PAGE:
Finally, about 5:30 a.m., I'd had enough and I decided to try to sneak in a nap. Minutes after I laid down, a good friend of mine, with ten prior finishes at the race, came into the aid station. I heard my wife offer him my pacing services and he said he'd love the company. The heat the previous day had taken a toll on him, and he's essentially been walking since mile 57. We had plenty of time to finish if we simply walked the remaining 11.4 miles without wasting too much time. And, that is what we did, getting Joe to the finish line at 29:40 for his 11th finish. I was glad to be part of his race. Joe has incredible longevity in the sport and is someone I respect a lot.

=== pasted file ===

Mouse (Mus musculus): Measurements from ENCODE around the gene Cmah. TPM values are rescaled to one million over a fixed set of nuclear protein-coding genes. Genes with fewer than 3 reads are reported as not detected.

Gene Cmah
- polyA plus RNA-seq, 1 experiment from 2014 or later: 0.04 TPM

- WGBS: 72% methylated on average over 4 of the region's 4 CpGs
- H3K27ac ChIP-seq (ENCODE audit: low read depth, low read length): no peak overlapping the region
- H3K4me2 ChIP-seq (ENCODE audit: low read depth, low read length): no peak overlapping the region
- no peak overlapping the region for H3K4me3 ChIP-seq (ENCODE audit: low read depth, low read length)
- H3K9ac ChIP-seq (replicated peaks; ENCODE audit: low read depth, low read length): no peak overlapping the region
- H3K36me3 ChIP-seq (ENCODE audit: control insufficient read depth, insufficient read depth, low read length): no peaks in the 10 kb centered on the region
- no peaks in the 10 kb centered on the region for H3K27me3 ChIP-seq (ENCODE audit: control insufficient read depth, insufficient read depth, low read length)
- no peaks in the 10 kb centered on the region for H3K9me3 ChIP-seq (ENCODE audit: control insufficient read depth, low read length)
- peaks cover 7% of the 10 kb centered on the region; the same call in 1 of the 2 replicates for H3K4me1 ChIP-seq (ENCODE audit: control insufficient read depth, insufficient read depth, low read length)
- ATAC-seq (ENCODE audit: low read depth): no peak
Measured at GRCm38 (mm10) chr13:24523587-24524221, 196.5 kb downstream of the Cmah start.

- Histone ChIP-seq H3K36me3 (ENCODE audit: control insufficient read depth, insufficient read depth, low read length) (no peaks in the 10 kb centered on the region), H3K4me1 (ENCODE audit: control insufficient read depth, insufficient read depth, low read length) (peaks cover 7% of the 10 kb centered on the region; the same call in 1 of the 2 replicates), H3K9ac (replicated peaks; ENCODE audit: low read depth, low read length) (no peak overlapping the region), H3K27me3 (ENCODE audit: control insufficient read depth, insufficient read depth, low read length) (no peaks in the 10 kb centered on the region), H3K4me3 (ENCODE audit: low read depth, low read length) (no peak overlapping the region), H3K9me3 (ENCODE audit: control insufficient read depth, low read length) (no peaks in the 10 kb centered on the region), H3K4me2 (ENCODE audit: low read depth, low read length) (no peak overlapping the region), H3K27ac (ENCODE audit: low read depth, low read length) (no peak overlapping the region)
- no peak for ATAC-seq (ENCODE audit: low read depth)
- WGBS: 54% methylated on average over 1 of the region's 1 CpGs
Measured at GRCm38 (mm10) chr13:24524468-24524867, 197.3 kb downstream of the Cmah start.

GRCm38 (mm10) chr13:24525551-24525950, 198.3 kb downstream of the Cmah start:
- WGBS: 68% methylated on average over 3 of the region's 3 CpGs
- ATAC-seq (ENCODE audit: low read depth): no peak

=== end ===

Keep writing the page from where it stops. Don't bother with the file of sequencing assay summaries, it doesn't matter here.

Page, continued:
I was amazed when we passed the final aid station - an unmanned station. Not 30 yards from the station, which had a garbage bag, I found a Gu wrapper on the ground. Again, I fail to understand why the littering is OK. It just makes no sense.

After Joe finished, rather than staying for the awards, as we usually do, we headed home. Even though my pacing was at an easy pace, after the marathon the previous weekend and being on my feet for almost 18 hours at aid stations, I was beat. So, my wife and I headed home, and by noon, I was showered and in bed for a well-deserved nap.

I will continue to participate at the VT100 in the future, as an athlete, a pacer or a volunteer. But, if the trends I saw this weekend continue, I'm not sure how many more years I'll participate. I'm glad we helped out and I enjoyed time with friends, but some other parts of the weekend were really disappointing.


Olga said...